Oases of Steel
Gary K. Wolfe
Marine and Environmental Education
Eau Gallie High School
Rollins College, Brevard, FL
I am writing this log entry with a porthole view of something I have never seen before. A few hundred yards away stands a steel oil-producing platform known as the BP Pompano oil platform. This platform brings crude oil from multiple wells some 1,300 ft below to the surface of the Gulf of Mexico. From within this city of steel begin the first stages of processing the oil. After the crude oil has undergone its first series of refinements on the platform, it is piped to an onshore facility to undergo further refining for a finished product.
Built in 1994, the B.P. Pompano oil platform has hosted thousands of men and women working round-the-clock. Not only does the platform become home to the workers, it is also prime real estate for many species of marine life that use its underwater jackets (legs) as habitat. Those of us who have spent any time at sea know that if suitable substrate is placed underwater, some form of marine life will opportunistically make it home. I wasn't prepared for what I saw in the underwater video footage, though. The jackets were teeming with marine life. The zonation in different types of organisms was amazing. Creatures that could withstand the force of the currents were on one side of the jackets, while those preferring lower currents inhabited the other side.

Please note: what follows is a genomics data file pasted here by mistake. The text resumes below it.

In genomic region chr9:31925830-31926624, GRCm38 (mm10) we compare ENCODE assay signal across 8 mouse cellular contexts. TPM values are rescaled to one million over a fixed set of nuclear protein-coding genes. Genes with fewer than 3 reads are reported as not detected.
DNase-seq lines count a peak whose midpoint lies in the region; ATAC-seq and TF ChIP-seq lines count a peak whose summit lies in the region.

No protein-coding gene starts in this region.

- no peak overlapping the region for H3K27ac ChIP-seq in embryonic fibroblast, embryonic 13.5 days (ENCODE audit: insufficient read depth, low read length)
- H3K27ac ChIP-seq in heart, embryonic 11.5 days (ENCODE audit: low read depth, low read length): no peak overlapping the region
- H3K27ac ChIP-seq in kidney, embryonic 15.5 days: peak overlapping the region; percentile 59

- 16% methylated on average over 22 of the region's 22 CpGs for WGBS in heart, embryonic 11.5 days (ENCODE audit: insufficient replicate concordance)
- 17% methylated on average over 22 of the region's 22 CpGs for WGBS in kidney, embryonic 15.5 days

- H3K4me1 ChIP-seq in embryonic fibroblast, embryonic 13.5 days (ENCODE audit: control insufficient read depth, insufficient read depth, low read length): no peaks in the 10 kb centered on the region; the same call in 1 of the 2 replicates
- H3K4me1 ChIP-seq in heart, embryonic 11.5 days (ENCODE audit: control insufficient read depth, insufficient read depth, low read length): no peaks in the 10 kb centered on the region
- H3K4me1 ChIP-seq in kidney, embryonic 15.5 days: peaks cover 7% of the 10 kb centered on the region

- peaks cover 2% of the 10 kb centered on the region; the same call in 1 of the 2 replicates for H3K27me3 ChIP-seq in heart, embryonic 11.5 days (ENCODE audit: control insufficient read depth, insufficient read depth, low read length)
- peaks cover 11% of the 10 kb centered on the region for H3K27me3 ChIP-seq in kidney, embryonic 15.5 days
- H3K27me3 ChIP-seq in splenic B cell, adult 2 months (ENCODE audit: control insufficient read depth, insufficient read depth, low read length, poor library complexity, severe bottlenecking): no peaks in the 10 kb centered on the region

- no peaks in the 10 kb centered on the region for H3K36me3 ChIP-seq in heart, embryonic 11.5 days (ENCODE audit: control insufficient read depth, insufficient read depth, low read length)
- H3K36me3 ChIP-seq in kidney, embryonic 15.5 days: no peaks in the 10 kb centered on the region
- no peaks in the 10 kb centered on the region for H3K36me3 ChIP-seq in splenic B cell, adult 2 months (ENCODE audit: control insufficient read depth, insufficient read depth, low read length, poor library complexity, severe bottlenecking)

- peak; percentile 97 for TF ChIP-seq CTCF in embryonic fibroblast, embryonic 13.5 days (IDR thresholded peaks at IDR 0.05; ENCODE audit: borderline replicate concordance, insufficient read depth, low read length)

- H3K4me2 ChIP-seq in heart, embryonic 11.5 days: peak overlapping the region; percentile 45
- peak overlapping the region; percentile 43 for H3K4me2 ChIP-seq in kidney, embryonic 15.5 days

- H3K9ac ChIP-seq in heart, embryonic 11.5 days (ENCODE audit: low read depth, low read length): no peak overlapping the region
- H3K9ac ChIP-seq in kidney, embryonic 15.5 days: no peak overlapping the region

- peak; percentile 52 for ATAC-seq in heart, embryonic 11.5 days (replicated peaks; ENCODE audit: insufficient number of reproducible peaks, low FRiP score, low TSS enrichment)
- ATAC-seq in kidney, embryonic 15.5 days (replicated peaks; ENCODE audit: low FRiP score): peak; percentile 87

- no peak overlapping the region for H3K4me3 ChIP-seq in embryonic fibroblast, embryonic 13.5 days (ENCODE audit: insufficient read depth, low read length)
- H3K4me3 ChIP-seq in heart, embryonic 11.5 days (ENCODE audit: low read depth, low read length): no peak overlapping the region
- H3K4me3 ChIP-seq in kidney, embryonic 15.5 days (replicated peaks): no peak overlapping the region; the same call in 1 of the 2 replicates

The soft bottom at the BP site makes it difficult for marine life to find suitable habitat, while the structures placed in the water by the oil and gas companies provide excellent habitat. When a structure is placed in an ecosystem, the process of recruitment onto those structures quickly begins. The first step in this process, known as primary succession, occurs when the initial life forms settle on the structures; these organisms are referred to as pioneer species. As the succession process continues, biodiversity increases, resulting in an ecosystem known as a climax system. These sites are popular with commercial and recreational fishermen due to the fish species that abound there.
There has been a movement to designate decommissioned oil platforms as marine reserves due to the diverse communities that settle on them. At present, rigs must be removed after they are decommissioned, taking with them the benthic life forms that call the rigs home. These decommissioned rigs could provide ongoing habitat for many organisms that may prove beneficial in biomedical research. During today's ROV dives, we will be surveying the BP platform as well as an Apache platform. We hope to share new information with other scientists, government officials and especially the public about the marine organisms living on and around these oases of steel.
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